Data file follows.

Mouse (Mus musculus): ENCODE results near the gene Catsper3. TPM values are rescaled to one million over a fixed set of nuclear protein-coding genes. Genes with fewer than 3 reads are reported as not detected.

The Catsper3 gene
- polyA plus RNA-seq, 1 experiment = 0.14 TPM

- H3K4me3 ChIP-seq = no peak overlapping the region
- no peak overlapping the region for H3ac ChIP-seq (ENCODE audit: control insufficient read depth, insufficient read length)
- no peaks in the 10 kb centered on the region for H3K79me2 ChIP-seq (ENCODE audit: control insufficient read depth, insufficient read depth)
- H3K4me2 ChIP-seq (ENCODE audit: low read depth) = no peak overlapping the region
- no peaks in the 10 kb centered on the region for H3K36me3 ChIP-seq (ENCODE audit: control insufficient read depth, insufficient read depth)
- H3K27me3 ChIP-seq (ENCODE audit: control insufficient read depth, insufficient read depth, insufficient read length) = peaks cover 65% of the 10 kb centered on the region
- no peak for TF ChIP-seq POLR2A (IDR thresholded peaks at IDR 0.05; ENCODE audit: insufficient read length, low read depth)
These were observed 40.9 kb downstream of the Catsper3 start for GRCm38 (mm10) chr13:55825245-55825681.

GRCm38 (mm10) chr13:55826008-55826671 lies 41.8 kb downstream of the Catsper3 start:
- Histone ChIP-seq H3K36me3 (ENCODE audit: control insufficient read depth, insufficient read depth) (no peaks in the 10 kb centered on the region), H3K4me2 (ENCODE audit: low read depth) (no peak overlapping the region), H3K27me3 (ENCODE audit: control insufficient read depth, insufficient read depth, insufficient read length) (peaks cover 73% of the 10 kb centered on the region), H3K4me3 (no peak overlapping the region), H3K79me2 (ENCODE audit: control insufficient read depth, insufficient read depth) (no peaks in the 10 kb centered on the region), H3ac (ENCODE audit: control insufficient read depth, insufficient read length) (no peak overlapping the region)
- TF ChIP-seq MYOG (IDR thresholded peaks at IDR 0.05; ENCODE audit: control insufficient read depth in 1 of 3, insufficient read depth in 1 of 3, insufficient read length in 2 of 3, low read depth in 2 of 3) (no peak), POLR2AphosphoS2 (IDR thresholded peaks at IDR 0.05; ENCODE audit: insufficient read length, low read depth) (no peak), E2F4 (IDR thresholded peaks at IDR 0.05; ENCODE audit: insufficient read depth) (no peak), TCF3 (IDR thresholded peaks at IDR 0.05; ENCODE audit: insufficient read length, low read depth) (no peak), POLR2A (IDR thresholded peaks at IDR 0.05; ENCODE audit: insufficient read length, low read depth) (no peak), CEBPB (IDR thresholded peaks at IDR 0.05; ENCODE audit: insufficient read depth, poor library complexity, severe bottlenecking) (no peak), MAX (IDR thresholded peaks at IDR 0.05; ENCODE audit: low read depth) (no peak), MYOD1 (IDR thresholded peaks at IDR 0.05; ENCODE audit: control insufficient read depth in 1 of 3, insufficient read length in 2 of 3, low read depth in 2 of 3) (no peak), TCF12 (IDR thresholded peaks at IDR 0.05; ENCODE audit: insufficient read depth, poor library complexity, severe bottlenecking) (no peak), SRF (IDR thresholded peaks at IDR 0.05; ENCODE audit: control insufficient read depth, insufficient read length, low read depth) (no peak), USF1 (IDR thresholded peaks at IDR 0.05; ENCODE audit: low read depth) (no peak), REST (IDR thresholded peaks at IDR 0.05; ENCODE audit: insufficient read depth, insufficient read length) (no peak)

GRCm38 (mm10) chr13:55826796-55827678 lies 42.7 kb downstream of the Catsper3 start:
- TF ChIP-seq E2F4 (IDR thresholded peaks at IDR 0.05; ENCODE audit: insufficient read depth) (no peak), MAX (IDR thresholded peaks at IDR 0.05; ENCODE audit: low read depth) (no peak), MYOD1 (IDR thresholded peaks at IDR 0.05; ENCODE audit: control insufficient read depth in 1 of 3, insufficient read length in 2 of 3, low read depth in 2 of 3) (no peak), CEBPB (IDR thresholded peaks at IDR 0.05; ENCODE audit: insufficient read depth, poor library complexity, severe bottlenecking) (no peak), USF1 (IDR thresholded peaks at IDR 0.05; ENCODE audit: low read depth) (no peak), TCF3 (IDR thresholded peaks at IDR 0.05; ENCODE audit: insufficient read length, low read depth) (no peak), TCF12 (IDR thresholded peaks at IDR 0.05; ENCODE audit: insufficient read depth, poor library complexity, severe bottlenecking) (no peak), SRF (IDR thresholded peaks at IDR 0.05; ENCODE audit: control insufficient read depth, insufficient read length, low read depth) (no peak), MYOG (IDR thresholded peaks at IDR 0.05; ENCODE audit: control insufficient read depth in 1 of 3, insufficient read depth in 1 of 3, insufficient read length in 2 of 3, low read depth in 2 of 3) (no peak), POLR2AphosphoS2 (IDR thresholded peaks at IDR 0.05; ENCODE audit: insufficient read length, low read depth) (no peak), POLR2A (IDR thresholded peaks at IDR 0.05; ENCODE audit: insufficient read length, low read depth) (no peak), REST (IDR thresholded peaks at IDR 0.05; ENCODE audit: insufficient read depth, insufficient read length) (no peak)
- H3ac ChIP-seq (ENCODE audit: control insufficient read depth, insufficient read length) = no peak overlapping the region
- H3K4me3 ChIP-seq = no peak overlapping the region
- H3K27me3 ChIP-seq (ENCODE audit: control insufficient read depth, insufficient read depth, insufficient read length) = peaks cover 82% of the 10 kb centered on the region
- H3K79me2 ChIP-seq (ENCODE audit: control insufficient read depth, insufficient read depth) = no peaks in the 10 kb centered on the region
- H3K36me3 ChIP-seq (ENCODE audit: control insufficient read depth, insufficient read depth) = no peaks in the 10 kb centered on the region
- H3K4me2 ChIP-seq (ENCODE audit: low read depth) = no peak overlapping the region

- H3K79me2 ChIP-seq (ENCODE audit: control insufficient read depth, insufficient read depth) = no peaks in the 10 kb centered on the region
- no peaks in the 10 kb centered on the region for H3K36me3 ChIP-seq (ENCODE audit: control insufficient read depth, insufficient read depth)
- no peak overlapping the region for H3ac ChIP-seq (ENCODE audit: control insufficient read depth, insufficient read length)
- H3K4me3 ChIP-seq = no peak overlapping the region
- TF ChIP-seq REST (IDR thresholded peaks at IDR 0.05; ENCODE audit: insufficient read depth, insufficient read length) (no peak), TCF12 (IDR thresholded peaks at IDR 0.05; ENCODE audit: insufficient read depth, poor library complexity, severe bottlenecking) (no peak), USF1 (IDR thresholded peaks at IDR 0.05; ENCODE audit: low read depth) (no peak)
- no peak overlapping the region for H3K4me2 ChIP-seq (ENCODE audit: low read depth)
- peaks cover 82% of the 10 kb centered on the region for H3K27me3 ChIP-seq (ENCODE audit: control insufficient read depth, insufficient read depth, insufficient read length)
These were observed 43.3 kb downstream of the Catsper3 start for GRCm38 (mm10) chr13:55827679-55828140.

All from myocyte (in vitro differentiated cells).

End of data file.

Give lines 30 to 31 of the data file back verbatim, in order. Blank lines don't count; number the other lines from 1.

These were observed 43.3 kb downstream of the Catsper3 start for GRCm38 (mm10) chr13:55827679-55828140.

All from myocyte (in vitro differentiated cells).